Children in Shelter – Childcare Resources

HMIS data for the fourth quarter of 2008, reveals that 51% of all children living in shelters are ages birth to 5 years old. Because of this, family shelter providers need to educate themselves on serving young children effectively with the community-based resources available.

2-1-1 Child Care Information and Referral Service

A web- and phone-based database, 2-1-1 Child Care maintains current listings of all state licensed child care centers and family child care homes, as well as listings for nanny agencies, nursery schools, play groups and summer camp programs in Connecticut.

School Readiness Programs

School readiness is a state funding stream to increase the number of spaces in accredited and/or approved programs for young children; expand programming to full-day, full-year spaces to meet family needs; and share costs for early care programs across state government, local communities and families. Resident children in participating communities who are ages 3 and 4 years of age (and children age 5 years of age who are not eligible to enroll in school) may enroll in a school readiness program. At least 60 percent of the children enrolled must be at or below 75 percent of the State Median Income. This is a fee-based program, which accepts Care4Kids vouchers.

Head Start and Early Head Start Programs

Head Start is a federally funded comprehensive early childhood development program that serves pre-school children and their families living in poverty. Early Head Start is a federally funded comprehensive early childhood development program that serves low-income infants and toddlers from prenatal status to three years old, pregnant women and families. Homelessness is one of 8 priority areas for Head Start programs.

Nurturing Families Network

Nurturing Families is a free program funded by the Children’s Trust Fund that provides information, guidance and assistance to first-time parents. Available through approx. 33 community agencies and birthing hospitals throughout Connecticut , the network offers three distinct, yet interwoven services: home visits, parenting groups, and one-on-one volunteer assistance.

Birth-to-Three Services

The mission of the Birth to Three System is to strengthen the capacity of families to meet the developmental and health-related needs of their infants and toddlers who have delays or disabilities. This is a State of Connecticut program, with services covered by Medicaid. Birth to Three does not serve infants and toddlers who are at risk of delay due to environmental causes. Services may be provided at the shelter. Birth to Three also provides service coordination for families.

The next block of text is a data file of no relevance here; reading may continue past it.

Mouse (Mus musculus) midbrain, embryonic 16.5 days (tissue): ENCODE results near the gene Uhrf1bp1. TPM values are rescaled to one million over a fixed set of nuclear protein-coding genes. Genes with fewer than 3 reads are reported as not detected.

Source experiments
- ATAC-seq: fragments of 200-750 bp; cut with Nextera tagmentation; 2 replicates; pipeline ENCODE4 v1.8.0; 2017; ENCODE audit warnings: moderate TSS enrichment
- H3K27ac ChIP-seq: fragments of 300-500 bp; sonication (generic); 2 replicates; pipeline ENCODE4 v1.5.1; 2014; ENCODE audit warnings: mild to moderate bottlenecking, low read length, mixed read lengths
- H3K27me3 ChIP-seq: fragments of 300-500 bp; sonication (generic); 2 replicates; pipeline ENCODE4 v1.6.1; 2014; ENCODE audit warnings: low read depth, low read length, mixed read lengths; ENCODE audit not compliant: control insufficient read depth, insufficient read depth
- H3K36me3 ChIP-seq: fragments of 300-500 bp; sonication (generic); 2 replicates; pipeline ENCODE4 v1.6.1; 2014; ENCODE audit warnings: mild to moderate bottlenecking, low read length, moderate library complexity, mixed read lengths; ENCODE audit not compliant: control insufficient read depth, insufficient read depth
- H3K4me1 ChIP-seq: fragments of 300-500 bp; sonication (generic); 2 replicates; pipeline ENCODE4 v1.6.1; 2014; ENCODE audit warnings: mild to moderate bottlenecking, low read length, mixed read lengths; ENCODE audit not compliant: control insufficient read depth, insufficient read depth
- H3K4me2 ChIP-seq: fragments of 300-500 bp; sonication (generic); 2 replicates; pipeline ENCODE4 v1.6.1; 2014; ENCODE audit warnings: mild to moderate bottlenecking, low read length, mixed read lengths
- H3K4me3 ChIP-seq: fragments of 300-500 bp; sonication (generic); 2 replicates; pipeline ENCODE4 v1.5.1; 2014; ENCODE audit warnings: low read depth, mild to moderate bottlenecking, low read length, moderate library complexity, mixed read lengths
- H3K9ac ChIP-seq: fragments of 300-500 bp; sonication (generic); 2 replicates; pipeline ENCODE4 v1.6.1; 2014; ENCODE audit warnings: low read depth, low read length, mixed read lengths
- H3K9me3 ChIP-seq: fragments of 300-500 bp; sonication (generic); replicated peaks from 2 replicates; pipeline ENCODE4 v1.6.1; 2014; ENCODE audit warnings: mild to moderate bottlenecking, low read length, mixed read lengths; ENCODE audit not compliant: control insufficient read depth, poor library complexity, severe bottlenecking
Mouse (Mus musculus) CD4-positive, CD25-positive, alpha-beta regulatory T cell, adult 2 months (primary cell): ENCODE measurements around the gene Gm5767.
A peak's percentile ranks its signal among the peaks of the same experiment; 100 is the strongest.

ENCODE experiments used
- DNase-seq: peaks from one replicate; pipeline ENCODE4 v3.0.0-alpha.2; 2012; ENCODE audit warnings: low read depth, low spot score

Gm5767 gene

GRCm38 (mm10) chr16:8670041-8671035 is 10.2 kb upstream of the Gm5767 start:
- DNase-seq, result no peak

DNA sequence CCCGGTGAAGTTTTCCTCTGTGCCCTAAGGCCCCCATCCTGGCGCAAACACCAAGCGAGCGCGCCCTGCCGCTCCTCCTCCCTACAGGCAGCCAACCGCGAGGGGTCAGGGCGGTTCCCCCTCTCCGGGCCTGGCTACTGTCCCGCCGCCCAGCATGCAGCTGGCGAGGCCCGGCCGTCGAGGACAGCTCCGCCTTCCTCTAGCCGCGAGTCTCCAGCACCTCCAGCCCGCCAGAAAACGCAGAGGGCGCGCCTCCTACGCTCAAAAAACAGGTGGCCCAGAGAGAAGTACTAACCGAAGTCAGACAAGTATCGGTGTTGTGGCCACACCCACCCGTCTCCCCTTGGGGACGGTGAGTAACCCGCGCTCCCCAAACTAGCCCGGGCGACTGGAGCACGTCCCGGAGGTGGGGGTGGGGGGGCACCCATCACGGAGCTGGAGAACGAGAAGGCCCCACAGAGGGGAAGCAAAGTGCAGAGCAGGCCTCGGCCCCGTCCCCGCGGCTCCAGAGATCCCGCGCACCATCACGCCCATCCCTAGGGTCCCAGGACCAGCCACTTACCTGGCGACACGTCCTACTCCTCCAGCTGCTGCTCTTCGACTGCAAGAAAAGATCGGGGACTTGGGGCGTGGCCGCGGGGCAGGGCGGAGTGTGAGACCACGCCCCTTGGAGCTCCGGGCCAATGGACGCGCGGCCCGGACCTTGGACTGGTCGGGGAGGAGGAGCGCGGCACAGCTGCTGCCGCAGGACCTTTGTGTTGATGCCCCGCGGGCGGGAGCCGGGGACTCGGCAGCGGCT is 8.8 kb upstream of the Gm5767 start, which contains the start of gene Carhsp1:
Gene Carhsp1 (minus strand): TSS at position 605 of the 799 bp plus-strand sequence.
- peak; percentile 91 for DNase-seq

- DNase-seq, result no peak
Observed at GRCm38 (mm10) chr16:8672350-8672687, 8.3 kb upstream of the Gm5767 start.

Children in Shelters Pilot

Children in Shelters offers state funding (DSS) to homeless shelters to secure early care and education services for young children. Services include assessment determine children’s needs and barriers; family service plans to address childcare and educational issues; linkages for children to mainstream social, emotional, developmental, and educational services and health care. All Children in Shelter programs have access to a revolving loan program to secure Care4Kids-eligible childcare for families searching for employment. The goal of the program is to assure effective services to children and to promote achievement of educational and developmental outcomes.

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McKinney-Vento Services

Every school district in CT, by federal law, must identify a McKinney-Vento liaison to support homeless children in remaining in school. This person ensures the following rights of homeless children are protected: choice of school to attend while in shelter, timely enrollment, transportation to school, timely coordination of transportation, comparable services to other students, and automatic enrollment in free school breakfast and school lunch programs.

Care4Kids & Childcare Information and Resources

Care 4 Kids helps low to moderate income families in Connecticut pay for child care costs. Eligible families must live in Connecticut; be working or attending a temporary family cash assistance (Jobs First) approved education or training activity; and meet the program’s income requirements. Eligible providers must be licensed by the CT Dept. of Public Health (unless exempt from licensing); or be a relative, like a grandparent; or take care of the child in the child’s own home.

National Organizations: